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Comment Re:Mod parent down, spurious data... (Score 1) 853

The question is do modern reactors fall far enough into the safe corner to warrant widespread deployment?

Indeed. Each exposed human being must be able to decide. As long-lived (/'hot') waste may be a matter of concern for future generations we have a problem.

Jet liners

There are at least a few major differences with a nuke reactor:

  1. Jetliners rarely kill non-passengers and everyone can chose to avoid them (be a non-passenger)
  2. They kill locally (in space and time) and 'patently' while every bystander, and even anti-nuke and distant people, in space and time, may be more than slightly annoyed by a nuclear reactor, and may be unable to know that they are at risk (exposed to ionizing radiation). Even without any disaster, because part of the waste is highly dangerous!
  3. Jetliners are very difficult to replace in their mission. Civilian nuke, used for gridpower generation, is not.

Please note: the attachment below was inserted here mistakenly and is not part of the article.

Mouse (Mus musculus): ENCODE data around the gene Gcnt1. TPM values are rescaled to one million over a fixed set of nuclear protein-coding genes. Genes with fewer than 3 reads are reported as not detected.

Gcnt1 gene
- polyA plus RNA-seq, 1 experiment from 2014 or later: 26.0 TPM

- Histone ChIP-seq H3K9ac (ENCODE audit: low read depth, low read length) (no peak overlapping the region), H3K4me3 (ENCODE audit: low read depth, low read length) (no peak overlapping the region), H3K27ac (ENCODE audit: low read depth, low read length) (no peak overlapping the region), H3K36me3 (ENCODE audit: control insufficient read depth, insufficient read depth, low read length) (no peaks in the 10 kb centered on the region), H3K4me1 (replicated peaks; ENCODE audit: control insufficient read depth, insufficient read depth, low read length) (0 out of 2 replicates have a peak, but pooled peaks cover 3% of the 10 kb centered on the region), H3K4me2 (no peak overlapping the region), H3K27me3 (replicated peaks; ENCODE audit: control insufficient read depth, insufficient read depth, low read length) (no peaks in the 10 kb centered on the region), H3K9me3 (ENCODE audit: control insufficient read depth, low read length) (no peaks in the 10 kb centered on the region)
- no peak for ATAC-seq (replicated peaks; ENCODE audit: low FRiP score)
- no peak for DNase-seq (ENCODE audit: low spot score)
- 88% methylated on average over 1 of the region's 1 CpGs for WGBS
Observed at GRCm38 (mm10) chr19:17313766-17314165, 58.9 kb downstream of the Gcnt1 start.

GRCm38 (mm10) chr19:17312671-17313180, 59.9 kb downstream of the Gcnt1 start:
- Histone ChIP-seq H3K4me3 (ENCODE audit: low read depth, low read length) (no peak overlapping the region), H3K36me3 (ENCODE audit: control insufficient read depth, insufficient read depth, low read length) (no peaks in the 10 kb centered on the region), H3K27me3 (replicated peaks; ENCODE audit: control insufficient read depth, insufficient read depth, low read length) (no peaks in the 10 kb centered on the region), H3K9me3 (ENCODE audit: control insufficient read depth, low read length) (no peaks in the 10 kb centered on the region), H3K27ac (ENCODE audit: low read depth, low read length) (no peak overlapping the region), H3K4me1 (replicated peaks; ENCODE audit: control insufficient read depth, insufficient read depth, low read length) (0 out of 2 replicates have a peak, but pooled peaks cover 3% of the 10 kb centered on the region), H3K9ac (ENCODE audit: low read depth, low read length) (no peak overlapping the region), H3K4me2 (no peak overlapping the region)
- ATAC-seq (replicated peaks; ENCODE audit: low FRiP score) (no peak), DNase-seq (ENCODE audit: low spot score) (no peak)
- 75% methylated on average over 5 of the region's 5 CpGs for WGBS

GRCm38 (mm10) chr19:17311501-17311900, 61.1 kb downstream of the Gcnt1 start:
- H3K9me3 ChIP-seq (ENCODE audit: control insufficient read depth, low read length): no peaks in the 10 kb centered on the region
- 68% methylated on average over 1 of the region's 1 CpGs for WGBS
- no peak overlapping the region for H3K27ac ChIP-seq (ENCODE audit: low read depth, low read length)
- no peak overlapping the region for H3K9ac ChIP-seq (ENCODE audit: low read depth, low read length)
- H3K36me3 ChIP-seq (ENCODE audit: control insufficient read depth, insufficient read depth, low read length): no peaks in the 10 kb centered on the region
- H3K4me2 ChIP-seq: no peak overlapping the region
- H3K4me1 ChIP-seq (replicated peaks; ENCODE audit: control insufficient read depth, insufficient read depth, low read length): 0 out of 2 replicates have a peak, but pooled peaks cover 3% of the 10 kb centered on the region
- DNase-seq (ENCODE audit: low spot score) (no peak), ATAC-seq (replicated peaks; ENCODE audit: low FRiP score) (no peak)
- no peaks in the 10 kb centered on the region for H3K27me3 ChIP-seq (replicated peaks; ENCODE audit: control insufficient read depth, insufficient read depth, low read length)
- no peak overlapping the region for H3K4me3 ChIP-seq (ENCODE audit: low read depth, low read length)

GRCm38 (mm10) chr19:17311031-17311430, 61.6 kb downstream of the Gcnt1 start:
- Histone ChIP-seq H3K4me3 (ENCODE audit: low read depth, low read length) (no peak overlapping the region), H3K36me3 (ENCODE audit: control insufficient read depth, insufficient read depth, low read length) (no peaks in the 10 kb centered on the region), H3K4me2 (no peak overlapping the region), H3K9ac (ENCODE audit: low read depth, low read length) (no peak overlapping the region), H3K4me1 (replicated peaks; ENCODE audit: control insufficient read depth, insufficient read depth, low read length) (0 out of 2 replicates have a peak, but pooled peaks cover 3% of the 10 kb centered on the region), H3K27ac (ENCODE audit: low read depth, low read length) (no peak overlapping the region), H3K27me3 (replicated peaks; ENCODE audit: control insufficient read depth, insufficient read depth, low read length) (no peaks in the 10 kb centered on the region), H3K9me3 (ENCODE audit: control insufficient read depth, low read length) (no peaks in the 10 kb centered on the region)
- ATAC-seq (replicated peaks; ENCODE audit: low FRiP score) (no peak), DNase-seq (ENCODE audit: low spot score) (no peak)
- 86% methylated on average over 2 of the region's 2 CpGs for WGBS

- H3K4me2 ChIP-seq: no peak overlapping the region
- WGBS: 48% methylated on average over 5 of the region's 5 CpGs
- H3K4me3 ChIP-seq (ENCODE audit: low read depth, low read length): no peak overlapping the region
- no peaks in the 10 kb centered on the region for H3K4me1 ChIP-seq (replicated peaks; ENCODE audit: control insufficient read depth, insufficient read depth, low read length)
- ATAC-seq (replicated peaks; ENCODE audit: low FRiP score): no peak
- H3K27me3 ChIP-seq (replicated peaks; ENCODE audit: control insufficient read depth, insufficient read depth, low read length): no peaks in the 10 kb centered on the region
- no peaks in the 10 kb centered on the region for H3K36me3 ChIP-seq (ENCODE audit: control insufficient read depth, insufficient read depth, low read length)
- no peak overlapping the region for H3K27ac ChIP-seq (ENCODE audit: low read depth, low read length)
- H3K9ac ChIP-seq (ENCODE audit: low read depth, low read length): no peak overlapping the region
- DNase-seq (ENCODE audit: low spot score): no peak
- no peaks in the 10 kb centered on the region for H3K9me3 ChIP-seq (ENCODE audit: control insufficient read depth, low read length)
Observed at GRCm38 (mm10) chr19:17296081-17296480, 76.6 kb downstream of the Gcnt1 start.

As with cars

Same answers, adaptation (as for non-passengers victims, who now can only dismiss the risk by leaving cities) left as an exercise for the reader :-)

people regard the risk/benefit ratio to be worth the deaths

That's the whole point.

the risks/rewards lie on a continuum and that despite it being distasteful to admit some number of deaths are acceptable

Indeed. BTW a jetliner killed my brother in 1998 (flight SR-111, he was a passenger), I had to give a thought about those matters.

If you compare the number of people likely to be killed by reactor malfunctions to the number of people saved by some consequence of the reactors existing does it compare favourably?

Answering is difficult, for example (again!) because we have to take waste into account. Moreover one cannot neglect lies published by some people advocating it, which is not precisely a good factor in my book.

Comment Re:Mod parent down, spurious data... (Score 1) 853

I just can't parse that sentence

Sorry. Wish I had the wisdom to avoid writing while in a hurry.

The original poster wrote: "Chernobyl, but that one was a combination of bad reactor design even for its age, human error, but most importantly, deliberate shutdown of safety mechanisms while running in experimental mode".

My intent was to say that not a single one of those risks are now solved. "Bad reactor design" is not out of question (recent bugs were discovered in modern designs, and with time others may appear, maybe by hitting hard), human error is always a factor (Three Mile Island...), deliberate (or miscalculated risk-taking) did not suddenly became impossible.

Comment Re:Mod parent down, spurious data... (Score 1) 853